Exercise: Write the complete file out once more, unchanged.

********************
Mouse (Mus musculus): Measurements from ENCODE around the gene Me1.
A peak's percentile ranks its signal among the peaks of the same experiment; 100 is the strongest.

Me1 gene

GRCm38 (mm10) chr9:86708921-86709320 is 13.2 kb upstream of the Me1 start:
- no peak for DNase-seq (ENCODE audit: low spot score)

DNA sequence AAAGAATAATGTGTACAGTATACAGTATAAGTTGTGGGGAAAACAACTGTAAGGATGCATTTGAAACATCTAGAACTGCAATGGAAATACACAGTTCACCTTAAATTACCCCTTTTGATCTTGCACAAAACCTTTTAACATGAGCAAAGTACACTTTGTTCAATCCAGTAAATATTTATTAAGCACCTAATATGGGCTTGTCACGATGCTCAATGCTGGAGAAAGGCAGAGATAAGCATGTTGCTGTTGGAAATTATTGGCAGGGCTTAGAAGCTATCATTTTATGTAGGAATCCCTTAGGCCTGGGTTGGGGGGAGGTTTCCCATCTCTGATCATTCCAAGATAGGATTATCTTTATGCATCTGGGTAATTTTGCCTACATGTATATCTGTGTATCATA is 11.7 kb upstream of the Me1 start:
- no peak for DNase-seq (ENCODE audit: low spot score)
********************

Mouse (Mus musculus): Measurements from ENCODE around the gene Me1.
A peak's percentile ranks its signal among the peaks of the same experiment; 100 is the strongest.

Me1 gene

GRCm38 (mm10) chr9:86708921-86709320 is 13.2 kb upstream of the Me1 start:
- no peak for DNase-seq (ENCODE audit: low spot score)

DNA sequence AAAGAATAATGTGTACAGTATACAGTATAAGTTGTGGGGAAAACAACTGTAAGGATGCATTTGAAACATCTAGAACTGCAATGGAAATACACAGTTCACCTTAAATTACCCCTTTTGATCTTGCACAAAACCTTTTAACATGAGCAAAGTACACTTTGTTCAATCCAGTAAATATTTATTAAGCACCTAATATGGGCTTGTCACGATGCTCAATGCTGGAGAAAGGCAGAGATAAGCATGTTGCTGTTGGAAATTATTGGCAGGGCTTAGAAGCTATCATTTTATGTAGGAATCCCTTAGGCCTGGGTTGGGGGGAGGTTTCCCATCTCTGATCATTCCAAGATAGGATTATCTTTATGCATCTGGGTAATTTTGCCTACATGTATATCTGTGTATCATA is 11.7 kb upstream of the Me1 start:
- no peak for DNase-seq (ENCODE audit: low spot score)